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December 07, 2010

Crème Caramel III

I actually had time last month to try out another recipe of Crème Caramel aka flan. I've been craving something creamy and with all the cakes I made that used egg whites, I had some egg yolks to use up. This is from Dorie Greenspan’s Cookbook Baking: From My Home to Yours - Caramel-Topped Flan.

I made individual flans. Unless I did something wrong, there wasn't enough caramel for the ramekins. I had to make 2 batches and even after that, I thought I could use a little more. The ATK Recipe used a full cup of sugar for the caramel. If I were to make flan again, i'd definitely use Dorie's custard recipe and ATK's caramel. Out of the 3 recipes I've tried, I liked the creamy & silky texture of this recipe. (She uses heavy cream vs. ATK's light cream.)

s makes one 8″ x 2″ flan or, individually, six 6-oz or seven or eight 4-oz ramekins

For the caramel:
1/3 cup sugar
3 tablespoons water
squirt of fresh lemon juice

For the flan:
1 1/2 cups heavy cream
1 1/4 cups whole milk
3 large eggs
2 large egg yolks
1/2 cup sugar
1 teaspoon pure vanilla extract

Getting ready:
• Center a rack in the oven and preheat the oven to 350ºF. Line a roasting pan or 9″ x 13″ baking pan with a double thickness of paper towels. Fill a teakettle with water and put it on to boil; when the water boils, turn off heat.

• Put a metal 8″x2″ round cake pan – not a nonstick one – in the oven to heat while you prepare the caramel. (If you are using individual molds or ramekins, then skip this step.)

To Make the Caramel:
• Stir the sugar, water and lemon juice together in a small heavy-bottomed saucepan. Put the pan over medium-high heat and cook until the sugar becomes an amber-colored caramel, about 5 minutes-remove the pan from the heat at the first whiff of smoke.

• Remove the cake pan from the oven and, working with oven mitts, pour the caramel into the pan and immediately tilt the pan to spread the caramel evenly over the bottom; set the pan aside.

To Make the Flan:
• Bring the milk and heavy cream just to a boil.

• Meanwhile, in a 2-quart glass measuring cup or in a bowl, whisk together the eggs, yolks and sugar. Whisk vigorously for a minute or two, and then stir in the vanilla. Still whisking, drizzle in about one quarter of the hot liquid-this will temper, or warm, the eggs so they won’t curdle. Whisking all the while, slowly pour in the remainder of the hot cream and milk. Using a large spoon, skim off the bubbles and foam that you worked up.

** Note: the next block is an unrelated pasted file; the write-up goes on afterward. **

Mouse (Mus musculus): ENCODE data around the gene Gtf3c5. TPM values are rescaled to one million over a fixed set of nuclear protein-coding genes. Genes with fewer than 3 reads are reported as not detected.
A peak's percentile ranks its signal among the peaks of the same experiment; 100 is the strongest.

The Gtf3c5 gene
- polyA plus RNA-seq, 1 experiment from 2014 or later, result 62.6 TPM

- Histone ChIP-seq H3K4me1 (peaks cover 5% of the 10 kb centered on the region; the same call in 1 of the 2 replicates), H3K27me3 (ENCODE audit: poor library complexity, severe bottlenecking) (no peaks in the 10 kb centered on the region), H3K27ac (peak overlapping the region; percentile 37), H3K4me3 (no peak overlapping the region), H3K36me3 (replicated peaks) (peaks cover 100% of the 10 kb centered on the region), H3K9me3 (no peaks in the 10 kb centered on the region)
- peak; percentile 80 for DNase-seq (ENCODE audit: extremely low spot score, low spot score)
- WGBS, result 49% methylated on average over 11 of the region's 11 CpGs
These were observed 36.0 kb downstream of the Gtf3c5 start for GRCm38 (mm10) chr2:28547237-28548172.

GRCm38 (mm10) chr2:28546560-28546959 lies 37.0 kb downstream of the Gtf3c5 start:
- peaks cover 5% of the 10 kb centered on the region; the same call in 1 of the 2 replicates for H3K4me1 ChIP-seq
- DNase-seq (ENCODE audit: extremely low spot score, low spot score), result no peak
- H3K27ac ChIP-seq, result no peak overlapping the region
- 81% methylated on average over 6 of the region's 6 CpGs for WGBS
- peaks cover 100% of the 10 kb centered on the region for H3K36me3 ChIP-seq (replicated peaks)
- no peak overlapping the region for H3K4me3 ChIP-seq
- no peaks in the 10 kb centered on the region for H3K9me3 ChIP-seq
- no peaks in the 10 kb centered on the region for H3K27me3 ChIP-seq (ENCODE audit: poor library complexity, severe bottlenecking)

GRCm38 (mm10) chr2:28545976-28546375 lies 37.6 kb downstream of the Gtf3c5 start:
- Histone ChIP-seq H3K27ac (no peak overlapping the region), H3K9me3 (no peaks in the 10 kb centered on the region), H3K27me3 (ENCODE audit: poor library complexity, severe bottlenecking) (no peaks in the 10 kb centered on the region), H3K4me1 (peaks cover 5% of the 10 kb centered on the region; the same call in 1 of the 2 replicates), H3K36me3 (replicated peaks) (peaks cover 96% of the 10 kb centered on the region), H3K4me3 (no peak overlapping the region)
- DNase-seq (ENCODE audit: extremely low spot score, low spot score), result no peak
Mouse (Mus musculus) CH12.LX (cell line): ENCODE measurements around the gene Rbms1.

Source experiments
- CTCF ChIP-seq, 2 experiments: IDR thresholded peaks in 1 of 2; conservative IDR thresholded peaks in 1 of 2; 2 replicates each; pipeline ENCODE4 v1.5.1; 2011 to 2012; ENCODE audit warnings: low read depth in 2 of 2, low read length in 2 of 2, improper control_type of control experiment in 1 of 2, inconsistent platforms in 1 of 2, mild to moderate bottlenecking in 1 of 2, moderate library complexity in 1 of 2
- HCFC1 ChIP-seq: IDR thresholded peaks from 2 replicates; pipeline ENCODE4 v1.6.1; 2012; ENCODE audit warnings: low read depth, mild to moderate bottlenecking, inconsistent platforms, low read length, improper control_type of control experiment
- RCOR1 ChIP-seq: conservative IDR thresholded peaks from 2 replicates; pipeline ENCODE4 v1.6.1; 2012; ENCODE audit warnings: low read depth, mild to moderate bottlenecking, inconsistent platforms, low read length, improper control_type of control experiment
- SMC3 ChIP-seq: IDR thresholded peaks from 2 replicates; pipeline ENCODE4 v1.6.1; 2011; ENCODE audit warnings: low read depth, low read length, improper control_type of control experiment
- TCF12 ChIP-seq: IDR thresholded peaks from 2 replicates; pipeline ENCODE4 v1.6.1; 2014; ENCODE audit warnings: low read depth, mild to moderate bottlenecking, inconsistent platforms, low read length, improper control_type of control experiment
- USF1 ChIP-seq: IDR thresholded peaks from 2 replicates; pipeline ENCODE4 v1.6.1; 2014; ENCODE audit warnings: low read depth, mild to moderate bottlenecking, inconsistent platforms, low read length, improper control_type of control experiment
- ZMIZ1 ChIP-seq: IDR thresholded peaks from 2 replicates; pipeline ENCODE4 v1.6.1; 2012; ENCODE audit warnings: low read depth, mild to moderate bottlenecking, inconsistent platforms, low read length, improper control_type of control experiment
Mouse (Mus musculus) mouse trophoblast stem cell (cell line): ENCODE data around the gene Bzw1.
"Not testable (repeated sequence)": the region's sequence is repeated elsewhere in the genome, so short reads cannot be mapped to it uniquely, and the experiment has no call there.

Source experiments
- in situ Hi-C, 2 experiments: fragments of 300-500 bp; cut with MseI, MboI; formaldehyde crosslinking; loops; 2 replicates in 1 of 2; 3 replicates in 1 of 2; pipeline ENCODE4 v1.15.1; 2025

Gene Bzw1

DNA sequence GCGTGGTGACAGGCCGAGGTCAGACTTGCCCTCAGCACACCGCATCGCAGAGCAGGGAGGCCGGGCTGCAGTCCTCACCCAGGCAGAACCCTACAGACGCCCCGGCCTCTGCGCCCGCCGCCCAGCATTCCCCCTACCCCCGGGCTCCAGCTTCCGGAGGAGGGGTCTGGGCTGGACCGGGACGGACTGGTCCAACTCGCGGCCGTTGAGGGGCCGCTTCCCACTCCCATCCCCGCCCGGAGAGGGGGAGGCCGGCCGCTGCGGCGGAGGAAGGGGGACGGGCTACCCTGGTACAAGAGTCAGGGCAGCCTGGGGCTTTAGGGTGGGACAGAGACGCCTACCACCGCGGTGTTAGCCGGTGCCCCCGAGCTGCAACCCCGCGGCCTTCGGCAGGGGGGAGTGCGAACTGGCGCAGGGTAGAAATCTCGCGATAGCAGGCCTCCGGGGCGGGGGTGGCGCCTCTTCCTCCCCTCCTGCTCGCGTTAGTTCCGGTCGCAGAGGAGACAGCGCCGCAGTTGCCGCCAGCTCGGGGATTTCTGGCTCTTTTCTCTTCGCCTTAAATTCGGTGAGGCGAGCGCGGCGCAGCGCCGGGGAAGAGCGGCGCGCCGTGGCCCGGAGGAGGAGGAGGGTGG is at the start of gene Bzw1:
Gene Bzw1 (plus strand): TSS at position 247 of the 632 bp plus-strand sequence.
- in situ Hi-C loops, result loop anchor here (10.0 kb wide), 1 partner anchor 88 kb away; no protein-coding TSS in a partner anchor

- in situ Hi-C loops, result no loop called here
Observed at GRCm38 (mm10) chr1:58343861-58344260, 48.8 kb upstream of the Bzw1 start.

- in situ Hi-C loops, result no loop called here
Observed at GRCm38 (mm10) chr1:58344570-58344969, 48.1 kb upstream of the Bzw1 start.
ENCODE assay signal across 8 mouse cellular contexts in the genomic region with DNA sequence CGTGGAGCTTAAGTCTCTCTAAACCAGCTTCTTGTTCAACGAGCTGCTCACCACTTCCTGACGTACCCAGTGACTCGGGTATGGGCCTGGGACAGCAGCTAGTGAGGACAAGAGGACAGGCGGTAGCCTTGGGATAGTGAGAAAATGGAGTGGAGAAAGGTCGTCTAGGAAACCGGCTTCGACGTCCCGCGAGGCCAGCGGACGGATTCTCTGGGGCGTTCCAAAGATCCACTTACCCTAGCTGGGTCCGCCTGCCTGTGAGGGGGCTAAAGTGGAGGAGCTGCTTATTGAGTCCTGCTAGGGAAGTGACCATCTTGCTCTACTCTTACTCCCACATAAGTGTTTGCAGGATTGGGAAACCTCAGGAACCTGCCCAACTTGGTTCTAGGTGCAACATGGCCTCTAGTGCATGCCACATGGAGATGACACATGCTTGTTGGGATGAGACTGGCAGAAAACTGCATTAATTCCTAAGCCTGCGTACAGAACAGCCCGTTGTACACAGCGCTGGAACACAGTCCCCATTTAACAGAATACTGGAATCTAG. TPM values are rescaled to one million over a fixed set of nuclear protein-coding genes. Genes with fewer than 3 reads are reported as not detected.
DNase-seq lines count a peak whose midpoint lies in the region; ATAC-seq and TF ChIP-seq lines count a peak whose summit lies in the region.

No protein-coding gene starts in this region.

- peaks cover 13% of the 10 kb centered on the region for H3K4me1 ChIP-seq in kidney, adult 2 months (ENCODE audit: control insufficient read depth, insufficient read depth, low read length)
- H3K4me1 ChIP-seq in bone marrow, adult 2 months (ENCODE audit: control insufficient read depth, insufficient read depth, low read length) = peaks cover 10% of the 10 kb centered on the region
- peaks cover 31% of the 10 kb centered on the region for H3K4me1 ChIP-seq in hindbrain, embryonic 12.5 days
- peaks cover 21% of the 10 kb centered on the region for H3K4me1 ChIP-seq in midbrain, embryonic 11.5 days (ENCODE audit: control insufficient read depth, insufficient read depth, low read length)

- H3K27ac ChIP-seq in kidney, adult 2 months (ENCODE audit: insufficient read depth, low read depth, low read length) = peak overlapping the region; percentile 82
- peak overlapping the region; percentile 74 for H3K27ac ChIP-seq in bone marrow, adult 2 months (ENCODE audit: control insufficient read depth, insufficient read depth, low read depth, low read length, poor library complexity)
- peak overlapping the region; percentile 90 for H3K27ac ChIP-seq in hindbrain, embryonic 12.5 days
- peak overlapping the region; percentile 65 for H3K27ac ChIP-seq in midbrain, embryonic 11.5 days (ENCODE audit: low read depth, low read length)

• Put the caramel-lined cake pan in the roasting pan. Pour the custard into the cake pan and slide the setup into the oven. Very carefully pour enough hot water from the kettle into the roasting pan to come halfway up the sides of the cake pan. (Don’t worry if this sets the cake pan afloat.) Bake the flan for about 35 minutes, or until the top puffs a bit and is golden here and there. A knife inserted into the center of the flan should come out clean. (Small, individual molds will take less time – start checking for doneness around the 25-minute mark).

• Remove the roasting pan from the oven, transfer the cake pan to a cooking rack and run a knife between the flan and the sides of the pan to loosen it. Let the flan cool to room temperature on the rack, then loosely cover and refrigerate for at least 4 hours.

• When ready to serve, once more, run a knife between the flan and the pan. Choose a rimmed serving platter, place the platter over the cake pan, quickly flip the platter and pan over and remove the cake pan–the flan will shimmy out and the caramel sauce will coat the custard.

Storing: Covered with plastic wrap in its baking pan, the flan will keep in the refrigerator for up to 2 days. However, once unmolded, its best to enjoy it the same day.
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